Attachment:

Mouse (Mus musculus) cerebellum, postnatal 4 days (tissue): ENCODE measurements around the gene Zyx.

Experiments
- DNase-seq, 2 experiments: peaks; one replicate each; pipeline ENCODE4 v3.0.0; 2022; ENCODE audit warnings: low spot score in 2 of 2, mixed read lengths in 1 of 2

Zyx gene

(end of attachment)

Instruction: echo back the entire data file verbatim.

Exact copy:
Mouse (Mus musculus) cerebellum, postnatal 4 days (tissue): ENCODE measurements around the gene Zyx.

Experiments
- DNase-seq, 2 experiments: peaks; one replicate each; pipeline ENCODE4 v3.0.0; 2022; ENCODE audit warnings: low spot score in 2 of 2, mixed read lengths in 1 of 2

Zyx gene